4th Quarter Small Business Considerations

The Year End Crunch For many, the passing of Labor Day signals the beginning of fall and the inevitable acceleration of year-end activities.  Year-end is punctuated by striving to make annual goals, completion of next year’s business plan and the number of work days reduced by holidays.  In other words, the 4th quarter is very busy and it is never too early to begin thinking about and documenting what must get done. Is Healthcare on the Radar? While not in the news as much, open enrollment for 2015 Affordable Care Act health insurance coverage begins November 15, 2014.  If you are a business owner considering offering health insurance to your employees, take time to review how the Insurance Marketplace works in your area.  The Small Business Health Options Program (SHOP) Marketplace is open to employers with 50 or fewer full time equivalent employees (FTE) and might provide an affordable way to provide health insurance to employees.  For businesses with fewer than 25 employees, health insurance costs can sometimes be offset by tax credits.  The tax credit is worth up to Read on! →

Are You and Your Business Covered?

If your business leases space from a commercial property manager, chances are you have sufficient business owner and umbrella insurance coverage.  Most landlords have extensive insurance requirements tenants must obtain prior to occupying their space.  If you are contemplating whether to start a business or if you already run a business out of your home or another piece of property, having the right insurance coverage is important. The Basics While specific coverage amounts requirements may vary depending on the type of business, tenants are generally required to maintain the following types of insurance coverage at their own cost. (1) Commercial general liability insurance applicable to the premises and its appurtenances. (2) Property insurance covering all above building standard leasehold improvements and tenant’s trade fixtures, equipment, furniture and other personal property within the premises. (3) Business income (formerly “business interruption”) insurance written on an actual loss sustained form or with sufficient limits to address reasonably anticipated business interruption losses. (4) Business automobile liability insurance to cover all owned, hired and non-owned automobiles owned or operated by tenant (5) Workers’ compensation insurance Read on! →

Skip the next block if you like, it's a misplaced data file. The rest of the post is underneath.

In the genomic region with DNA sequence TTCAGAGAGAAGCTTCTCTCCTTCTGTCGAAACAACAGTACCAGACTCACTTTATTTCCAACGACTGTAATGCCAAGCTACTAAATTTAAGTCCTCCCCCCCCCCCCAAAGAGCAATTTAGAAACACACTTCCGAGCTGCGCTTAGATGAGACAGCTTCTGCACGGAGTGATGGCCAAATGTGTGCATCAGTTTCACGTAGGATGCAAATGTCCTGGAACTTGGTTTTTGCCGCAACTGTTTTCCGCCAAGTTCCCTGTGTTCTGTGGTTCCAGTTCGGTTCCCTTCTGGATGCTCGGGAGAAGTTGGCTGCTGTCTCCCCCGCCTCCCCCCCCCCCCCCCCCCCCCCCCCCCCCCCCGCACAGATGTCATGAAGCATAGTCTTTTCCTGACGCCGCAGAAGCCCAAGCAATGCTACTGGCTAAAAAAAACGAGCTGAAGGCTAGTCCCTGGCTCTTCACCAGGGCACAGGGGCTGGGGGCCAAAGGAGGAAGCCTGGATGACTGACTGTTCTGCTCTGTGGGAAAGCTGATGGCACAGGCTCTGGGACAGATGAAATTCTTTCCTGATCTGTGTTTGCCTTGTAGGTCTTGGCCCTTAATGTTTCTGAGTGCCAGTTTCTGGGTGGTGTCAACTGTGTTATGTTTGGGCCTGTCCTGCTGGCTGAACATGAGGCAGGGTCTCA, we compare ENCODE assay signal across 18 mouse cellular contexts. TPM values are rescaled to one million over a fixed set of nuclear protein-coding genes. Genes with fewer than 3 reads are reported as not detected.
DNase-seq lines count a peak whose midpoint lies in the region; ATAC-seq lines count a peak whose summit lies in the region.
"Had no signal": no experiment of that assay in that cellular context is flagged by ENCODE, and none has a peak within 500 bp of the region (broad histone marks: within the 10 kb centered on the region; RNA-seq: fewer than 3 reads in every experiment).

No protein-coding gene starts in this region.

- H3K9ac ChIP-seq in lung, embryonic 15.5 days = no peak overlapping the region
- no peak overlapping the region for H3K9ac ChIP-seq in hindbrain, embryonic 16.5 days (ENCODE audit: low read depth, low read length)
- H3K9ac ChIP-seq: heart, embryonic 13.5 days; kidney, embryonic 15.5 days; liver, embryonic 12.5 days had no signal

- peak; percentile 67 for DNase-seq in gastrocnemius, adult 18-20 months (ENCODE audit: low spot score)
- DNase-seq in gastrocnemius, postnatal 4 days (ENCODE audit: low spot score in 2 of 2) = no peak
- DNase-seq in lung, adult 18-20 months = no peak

Liquidity Events Tied To Succession Planning in a Small Business

Recent market strength has increased the value of many small businesses. Increased values often bring succession planning to the forefront as owners see opportunity to cash out when their business value is at or nearing a peak.  If a business is sold, then the challenge becomes what to do with the proceeds. There are many ways a business can be sold.  Two that come to mind are selling the entire business and receiving a lump sum or selling the business in phases, securing payment over several years.  Choosing which is best might be a reflection of the business’ maturity and/or where the owner may be in his or her career cycle.  Consideration must also be given to the type of business and how business cycles influence valuations.  Said differently, if the value has peaked and is significant, an owner may elect to cash out regardless of where they are in their career cycle. When considering a lump sum, a business owner should reflect on whether he or she wants to stay involved and how that might influence the value.  A Read on! →

The Affordable Care Act Considerations for Small Business Owners

As a small business owner I have observed the machinations of the Affordable Care Act from a safe distance.  From its inception, it has served as a divisive focal point for our elected representatives.  As with most comprehensive government policy initiatives, the respective sides have spun the details in a way that works to their advantage.  The Affordable Care Act has not been exempt from this posturing and continues to have its share of supporters and detractors. Over the years I have found that most new initiatives never fully meet the needs of everyone but if looked at more closely, often have appealing features for certain groups or individuals.  While not completely sold on every aspect of the Affordable Care Act, I have decided to assess the various components.  I plan to use this forum to highlight a few basics and expand further in future writings.  In time, my goal will be to make an informed decision on whether the Affordable Care Act is right for my business, my three associates, and for me and my family. The Basics Beginning Read on! →